11 Things to Do in Craters of the Moon National Monument [A Guide]

Looking for a guide to the best things to do in Craters of the Moon National Monument? Read on for details!

Craters of the Moon National Monument and Preserve is an incredibly unique, otherworldly landscape in southern Idaho. This national monument comprises an area that used to be covered in volcanic activity. Not just one volcano was in this Idaho natural wonder, but a series of large and small volcanoes erupted from a long trail of deep fissures – known collectively as the Great Rift.

Old cinder cones from these eruptions are found throughout the park, and well-preserved lava flows, lava tubes, and other volcanic features cover the surface of the ground.

You can walk on and by these ancient cinder cones and spackle pots, observe the smooth pahoehoe lava flows, and see the more chunky a’a lava rocks. There are tree molds, lava caves, and dramatic formations throughout the park. No trees and very few plants grow here, so most everywhere you look, you see stark, black basalt rocks. It is a riveting landscape.

One geologist described it as, “The surface of the moon as seen through a telescope.” This almost alien-like landscape is one that you just don’t hardly ever see, and makes visiting Craters of the Moon a place you need to put on your bucket list!

While the entire national monument is 750,000 acres large, the areas that has the trails and viewpoints for visitors to access is rather small. It’s very doable to see and experience all the things to do in Craters of the Moon with just one day.

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Where Did All This Lava Come From?

Millions of years ago, this area in southern Idaho used to be over a hotspot for volcanic activity. As tectonic plates shifted, the land moves, and Idaho is no longer over that hotspot. Currently, Yellowstone National Park is over the hotspot.

This hotspot, known as the Yellowstone Hotspot, has left calderas and lava flows over a wide area across several states. In Craters of the Moon, the crust remained particularly thin after the hotspot moved on, and magma has taken advantage of this weakness, erupting again several times, including as recently as 2000 years ago!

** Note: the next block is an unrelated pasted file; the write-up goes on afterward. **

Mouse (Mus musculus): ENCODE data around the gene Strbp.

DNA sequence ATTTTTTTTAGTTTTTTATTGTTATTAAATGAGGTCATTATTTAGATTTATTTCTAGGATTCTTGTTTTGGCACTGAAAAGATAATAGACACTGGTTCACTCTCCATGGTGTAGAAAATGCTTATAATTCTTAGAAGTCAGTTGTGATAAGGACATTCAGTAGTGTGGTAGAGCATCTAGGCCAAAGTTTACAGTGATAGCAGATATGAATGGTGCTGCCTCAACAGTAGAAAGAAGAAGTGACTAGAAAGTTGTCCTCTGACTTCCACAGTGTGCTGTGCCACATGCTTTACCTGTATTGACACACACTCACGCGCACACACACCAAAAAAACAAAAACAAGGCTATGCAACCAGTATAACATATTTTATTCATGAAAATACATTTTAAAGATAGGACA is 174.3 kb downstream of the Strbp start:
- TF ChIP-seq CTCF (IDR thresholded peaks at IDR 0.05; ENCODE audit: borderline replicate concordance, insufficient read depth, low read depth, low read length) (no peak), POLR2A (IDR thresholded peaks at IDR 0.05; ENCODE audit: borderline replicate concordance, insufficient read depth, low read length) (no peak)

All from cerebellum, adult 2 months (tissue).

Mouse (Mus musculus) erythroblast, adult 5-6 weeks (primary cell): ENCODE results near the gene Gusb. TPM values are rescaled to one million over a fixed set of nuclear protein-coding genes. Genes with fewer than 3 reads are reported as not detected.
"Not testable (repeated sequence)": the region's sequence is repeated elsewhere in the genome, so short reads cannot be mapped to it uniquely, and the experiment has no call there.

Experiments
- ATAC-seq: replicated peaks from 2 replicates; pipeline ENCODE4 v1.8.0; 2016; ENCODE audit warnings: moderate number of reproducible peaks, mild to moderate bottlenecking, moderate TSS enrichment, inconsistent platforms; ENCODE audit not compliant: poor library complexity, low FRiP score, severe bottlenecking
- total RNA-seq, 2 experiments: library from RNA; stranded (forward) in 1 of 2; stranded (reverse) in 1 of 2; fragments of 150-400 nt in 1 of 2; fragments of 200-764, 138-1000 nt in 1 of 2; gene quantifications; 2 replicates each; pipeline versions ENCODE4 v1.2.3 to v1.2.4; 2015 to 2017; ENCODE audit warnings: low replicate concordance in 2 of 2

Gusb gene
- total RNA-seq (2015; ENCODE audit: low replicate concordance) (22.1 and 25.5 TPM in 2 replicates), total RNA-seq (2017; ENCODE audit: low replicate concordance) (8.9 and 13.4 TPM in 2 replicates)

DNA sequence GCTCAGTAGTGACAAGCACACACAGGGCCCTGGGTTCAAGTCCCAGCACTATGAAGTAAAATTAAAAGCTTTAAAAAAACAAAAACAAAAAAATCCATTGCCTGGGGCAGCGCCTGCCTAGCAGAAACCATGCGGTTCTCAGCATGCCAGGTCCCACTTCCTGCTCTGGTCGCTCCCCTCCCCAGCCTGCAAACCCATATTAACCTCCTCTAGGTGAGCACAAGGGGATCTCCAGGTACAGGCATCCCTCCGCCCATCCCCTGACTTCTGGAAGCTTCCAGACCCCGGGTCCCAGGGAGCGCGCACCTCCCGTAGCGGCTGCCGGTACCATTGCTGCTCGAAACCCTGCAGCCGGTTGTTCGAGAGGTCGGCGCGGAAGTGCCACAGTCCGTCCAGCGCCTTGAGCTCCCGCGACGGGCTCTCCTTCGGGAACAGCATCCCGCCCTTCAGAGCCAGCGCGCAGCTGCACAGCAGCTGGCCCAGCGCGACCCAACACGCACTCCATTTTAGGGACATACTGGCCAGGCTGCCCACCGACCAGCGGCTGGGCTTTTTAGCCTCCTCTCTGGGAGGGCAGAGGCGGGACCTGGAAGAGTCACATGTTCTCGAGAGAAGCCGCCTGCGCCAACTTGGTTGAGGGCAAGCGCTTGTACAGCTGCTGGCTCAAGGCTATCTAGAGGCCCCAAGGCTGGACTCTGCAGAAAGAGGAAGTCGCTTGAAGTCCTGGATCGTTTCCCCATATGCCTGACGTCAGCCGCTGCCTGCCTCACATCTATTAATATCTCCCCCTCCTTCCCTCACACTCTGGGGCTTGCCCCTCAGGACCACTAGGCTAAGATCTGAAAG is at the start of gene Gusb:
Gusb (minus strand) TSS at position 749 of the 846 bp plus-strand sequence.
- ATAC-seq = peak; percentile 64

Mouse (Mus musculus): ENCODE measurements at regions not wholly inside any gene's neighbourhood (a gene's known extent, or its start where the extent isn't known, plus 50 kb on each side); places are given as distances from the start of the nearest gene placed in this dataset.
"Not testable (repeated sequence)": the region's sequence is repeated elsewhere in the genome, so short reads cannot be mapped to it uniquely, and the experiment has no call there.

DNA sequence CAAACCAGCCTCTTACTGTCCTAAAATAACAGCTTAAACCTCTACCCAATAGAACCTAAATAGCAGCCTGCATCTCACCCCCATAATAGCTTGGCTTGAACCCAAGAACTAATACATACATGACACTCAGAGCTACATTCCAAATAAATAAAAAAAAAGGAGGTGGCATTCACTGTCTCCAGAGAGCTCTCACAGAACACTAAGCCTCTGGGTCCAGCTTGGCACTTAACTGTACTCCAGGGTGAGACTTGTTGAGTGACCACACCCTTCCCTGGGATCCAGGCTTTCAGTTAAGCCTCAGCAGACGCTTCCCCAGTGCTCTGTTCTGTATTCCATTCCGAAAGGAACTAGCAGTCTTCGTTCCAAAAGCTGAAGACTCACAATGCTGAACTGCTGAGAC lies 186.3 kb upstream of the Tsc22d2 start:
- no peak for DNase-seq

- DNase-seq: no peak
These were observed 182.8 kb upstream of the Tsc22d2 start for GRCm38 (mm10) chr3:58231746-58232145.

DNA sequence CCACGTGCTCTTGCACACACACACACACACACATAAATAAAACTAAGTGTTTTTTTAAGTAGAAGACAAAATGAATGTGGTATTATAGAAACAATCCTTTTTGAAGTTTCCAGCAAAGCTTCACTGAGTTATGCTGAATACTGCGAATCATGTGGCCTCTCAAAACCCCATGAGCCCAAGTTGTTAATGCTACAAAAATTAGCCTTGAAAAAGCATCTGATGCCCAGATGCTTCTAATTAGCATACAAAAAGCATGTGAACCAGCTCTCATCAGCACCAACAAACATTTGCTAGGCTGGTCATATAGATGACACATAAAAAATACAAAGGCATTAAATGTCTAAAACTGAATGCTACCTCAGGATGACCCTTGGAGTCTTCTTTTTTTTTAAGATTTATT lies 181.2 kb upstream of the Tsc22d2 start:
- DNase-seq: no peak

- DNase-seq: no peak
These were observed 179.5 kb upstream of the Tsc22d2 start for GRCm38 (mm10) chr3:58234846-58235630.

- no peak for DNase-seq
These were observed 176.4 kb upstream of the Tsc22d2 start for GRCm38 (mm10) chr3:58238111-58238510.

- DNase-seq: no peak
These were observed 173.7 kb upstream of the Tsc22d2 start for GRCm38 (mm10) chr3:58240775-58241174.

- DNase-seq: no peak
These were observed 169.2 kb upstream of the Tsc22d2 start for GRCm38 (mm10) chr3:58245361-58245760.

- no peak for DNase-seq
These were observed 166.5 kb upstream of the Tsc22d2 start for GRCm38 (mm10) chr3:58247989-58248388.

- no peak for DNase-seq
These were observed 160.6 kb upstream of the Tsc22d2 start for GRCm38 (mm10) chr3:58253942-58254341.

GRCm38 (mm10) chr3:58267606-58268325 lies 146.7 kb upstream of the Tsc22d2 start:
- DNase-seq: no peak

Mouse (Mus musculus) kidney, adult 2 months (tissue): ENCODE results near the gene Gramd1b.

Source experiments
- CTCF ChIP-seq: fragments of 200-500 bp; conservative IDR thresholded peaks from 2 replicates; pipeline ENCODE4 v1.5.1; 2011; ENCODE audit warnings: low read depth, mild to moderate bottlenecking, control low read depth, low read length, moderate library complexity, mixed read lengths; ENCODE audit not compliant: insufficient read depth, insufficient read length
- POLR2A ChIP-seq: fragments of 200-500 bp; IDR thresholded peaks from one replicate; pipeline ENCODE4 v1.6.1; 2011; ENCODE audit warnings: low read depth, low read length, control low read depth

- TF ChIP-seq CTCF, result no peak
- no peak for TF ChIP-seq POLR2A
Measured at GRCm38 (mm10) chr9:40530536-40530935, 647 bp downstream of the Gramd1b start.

This lava field is still quite “raw” even now, as landscapes can take up to 25,000 year to recover from these types of eruptions. There is a little bit of plant life on it the flows from Craters of the Moon, but it is still in pretty pristine condition, to the point where some of the lava is still fairly rough and unweathered.

We have actually seen a volcano erupting and seen the brand new, still hot and smoldering lava flows when we visited Iceland. The types of landscape we saw there was remarkably similar to what we saw in Idaho.

11 Things to Do in Craters of the Moon National Monument

While Craters of the Moon is a relatively small park, there are a lot of cool things to see and do here, including the following:

1. First, Swing by the Visitor’s Center

I would highly recommend stopping by the Visitor’s Center before heading into the park. You can get information about the trails and conditions, get a permit to explore the caves, and see a lot of interesting exhibits about volcanoes, lava, and how the park was formed.

If you’re traveling with kids, pick up a Jr Rangers booklet for them to work on as you go around the park. It’s full of high quality activities related to the park, and when they complete a certain number of pages (depending on age), they can receive a Craters of the Moon badge. They can also complete the Caving badge here.

The Junior Rangers program is available at all National Parks and most locations in the National Park Service (even if it isn’t an official national park). Our kids have LOVED doing the Junior Rangers program in national park sites around the country.

2. Drive the Loop Road

Most of the park is on the one way Loop Road, with several turnoffs for different viewpoints and hikes. The loop road is 7 miles long and takes about 30 minutes if you just drive the loop without stopping.

The scenery on this road is incredible, stark, and alien – and driving past it all is an experience. Of course, you’ll want to make stop-offs to see the different volcanic remains up close and personal.

3. North Crater Trail

  • Distance: 3.5 miles
  • Elevation Change: 666 feet
  • Difficulty: Moderate

The North Craters trail is a really fun hike right by and through lava fields, spatter cones, and offers great views over the surrounding landscape. The coolest part of this hike is walking by the large volcanic crater! There are a lot of ups and downs on this hike, but it’s not bad and still considered a moderate hike.

Photo via LuxuryUnderBudget.com

This hike starts and ends at two parking lots, so you can hike in either direction. If you have two vehicles, leave one at the end so you can do a point-to-point hike instead of a out and back hike. The coolest sections are in the north, so if you’re short on time, start at the north trailhead and hike halfway in for the best views.